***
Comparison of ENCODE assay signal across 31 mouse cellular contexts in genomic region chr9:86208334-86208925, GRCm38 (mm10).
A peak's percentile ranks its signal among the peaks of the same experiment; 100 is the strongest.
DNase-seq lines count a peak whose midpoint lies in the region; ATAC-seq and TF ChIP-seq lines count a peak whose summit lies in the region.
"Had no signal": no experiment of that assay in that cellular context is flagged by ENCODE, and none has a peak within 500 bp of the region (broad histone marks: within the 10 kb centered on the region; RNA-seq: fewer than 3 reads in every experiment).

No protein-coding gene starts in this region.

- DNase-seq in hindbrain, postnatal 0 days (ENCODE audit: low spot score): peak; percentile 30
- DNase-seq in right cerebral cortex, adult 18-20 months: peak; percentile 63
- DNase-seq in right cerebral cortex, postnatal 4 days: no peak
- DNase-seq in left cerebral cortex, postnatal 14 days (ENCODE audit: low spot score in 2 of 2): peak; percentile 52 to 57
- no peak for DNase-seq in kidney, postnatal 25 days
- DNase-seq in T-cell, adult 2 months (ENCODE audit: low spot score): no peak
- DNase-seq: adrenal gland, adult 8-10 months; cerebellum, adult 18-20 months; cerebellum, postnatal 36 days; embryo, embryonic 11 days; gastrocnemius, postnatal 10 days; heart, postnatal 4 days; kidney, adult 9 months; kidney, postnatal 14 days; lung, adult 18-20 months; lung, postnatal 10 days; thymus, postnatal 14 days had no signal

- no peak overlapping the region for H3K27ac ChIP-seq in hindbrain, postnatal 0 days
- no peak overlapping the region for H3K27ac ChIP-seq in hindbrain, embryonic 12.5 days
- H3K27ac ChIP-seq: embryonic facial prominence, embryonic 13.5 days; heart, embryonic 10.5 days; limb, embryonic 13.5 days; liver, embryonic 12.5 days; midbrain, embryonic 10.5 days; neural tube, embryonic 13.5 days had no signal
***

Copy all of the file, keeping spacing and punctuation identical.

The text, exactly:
Comparison of ENCODE assay signal across 31 mouse cellular contexts in genomic region chr9:86208334-86208925, GRCm38 (mm10).
A peak's percentile ranks its signal among the peaks of the same experiment; 100 is the strongest.
DNase-seq lines count a peak whose midpoint lies in the region; ATAC-seq and TF ChIP-seq lines count a peak whose summit lies in the region.
"Had no signal": no experiment of that assay in that cellular context is flagged by ENCODE, and none has a peak within 500 bp of the region (broad histone marks: within the 10 kb centered on the region; RNA-seq: fewer than 3 reads in every experiment).

No protein-coding gene starts in this region.

- DNase-seq in hindbrain, postnatal 0 days (ENCODE audit: low spot score): peak; percentile 30
- DNase-seq in right cerebral cortex, adult 18-20 months: peak; percentile 63
- DNase-seq in right cerebral cortex, postnatal 4 days: no peak
- DNase-seq in left cerebral cortex, postnatal 14 days (ENCODE audit: low spot score in 2 of 2): peak; percentile 52 to 57
- no peak for DNase-seq in kidney, postnatal 25 days
- DNase-seq in T-cell, adult 2 months (ENCODE audit: low spot score): no peak
- DNase-seq: adrenal gland, adult 8-10 months; cerebellum, adult 18-20 months; cerebellum, postnatal 36 days; embryo, embryonic 11 days; gastrocnemius, postnatal 10 days; heart, postnatal 4 days; kidney, adult 9 months; kidney, postnatal 14 days; lung, adult 18-20 months; lung, postnatal 10 days; thymus, postnatal 14 days had no signal

- no peak overlapping the region for H3K27ac ChIP-seq in hindbrain, postnatal 0 days
- no peak overlapping the region for H3K27ac ChIP-seq in hindbrain, embryonic 12.5 days
- H3K27ac ChIP-seq: embryonic facial prominence, embryonic 13.5 days; heart, embryonic 10.5 days; limb, embryonic 13.5 days; liver, embryonic 12.5 days; midbrain, embryonic 10.5 days; neural tube, embryonic 13.5 days had no signal